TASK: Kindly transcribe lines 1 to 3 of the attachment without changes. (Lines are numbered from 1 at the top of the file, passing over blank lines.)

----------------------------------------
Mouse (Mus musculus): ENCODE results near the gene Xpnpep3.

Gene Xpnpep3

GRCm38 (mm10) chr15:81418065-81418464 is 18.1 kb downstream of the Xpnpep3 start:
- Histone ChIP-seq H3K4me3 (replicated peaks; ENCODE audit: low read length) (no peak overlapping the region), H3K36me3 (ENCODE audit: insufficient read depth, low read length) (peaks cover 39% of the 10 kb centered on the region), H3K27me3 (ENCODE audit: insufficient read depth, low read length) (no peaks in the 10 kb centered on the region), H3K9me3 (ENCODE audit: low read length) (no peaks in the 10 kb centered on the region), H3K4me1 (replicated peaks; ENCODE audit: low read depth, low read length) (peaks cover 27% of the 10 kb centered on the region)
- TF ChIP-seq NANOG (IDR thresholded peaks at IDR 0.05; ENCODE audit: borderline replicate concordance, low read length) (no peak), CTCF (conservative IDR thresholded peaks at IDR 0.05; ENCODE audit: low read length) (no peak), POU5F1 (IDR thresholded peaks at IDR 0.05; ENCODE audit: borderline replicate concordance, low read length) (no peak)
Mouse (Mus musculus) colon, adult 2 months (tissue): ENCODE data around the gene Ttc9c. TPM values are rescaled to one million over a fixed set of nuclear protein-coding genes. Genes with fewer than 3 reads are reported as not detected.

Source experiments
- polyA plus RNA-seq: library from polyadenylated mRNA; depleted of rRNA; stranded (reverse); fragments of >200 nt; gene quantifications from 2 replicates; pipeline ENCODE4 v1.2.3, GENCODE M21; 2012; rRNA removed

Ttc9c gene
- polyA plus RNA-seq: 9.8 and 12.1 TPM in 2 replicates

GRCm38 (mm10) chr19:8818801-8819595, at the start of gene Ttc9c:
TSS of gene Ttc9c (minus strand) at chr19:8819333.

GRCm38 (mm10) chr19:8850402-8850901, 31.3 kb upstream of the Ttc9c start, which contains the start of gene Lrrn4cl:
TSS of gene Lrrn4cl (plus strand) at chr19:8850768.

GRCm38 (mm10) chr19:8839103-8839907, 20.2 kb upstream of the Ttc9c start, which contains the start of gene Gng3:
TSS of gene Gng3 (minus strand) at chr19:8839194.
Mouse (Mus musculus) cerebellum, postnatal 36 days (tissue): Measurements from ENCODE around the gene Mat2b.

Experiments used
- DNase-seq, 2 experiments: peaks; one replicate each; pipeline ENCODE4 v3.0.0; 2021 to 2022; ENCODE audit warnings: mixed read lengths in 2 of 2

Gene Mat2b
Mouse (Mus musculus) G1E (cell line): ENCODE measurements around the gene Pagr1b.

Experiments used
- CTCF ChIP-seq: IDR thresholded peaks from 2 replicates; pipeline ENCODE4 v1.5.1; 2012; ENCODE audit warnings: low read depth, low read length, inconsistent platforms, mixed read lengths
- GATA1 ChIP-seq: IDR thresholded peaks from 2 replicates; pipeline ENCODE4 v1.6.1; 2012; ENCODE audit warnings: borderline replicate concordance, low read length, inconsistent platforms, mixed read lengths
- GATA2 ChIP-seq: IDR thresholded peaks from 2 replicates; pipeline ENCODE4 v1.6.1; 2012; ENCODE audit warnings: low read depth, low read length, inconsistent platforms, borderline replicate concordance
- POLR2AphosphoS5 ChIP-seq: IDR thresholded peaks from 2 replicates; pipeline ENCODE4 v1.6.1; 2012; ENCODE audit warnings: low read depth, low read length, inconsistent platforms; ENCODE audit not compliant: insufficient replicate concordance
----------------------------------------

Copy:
Mouse (Mus musculus): ENCODE results near the gene Xpnpep3.

Gene Xpnpep3

GRCm38 (mm10) chr15:81418065-81418464 is 18.1 kb downstream of the Xpnpep3 start: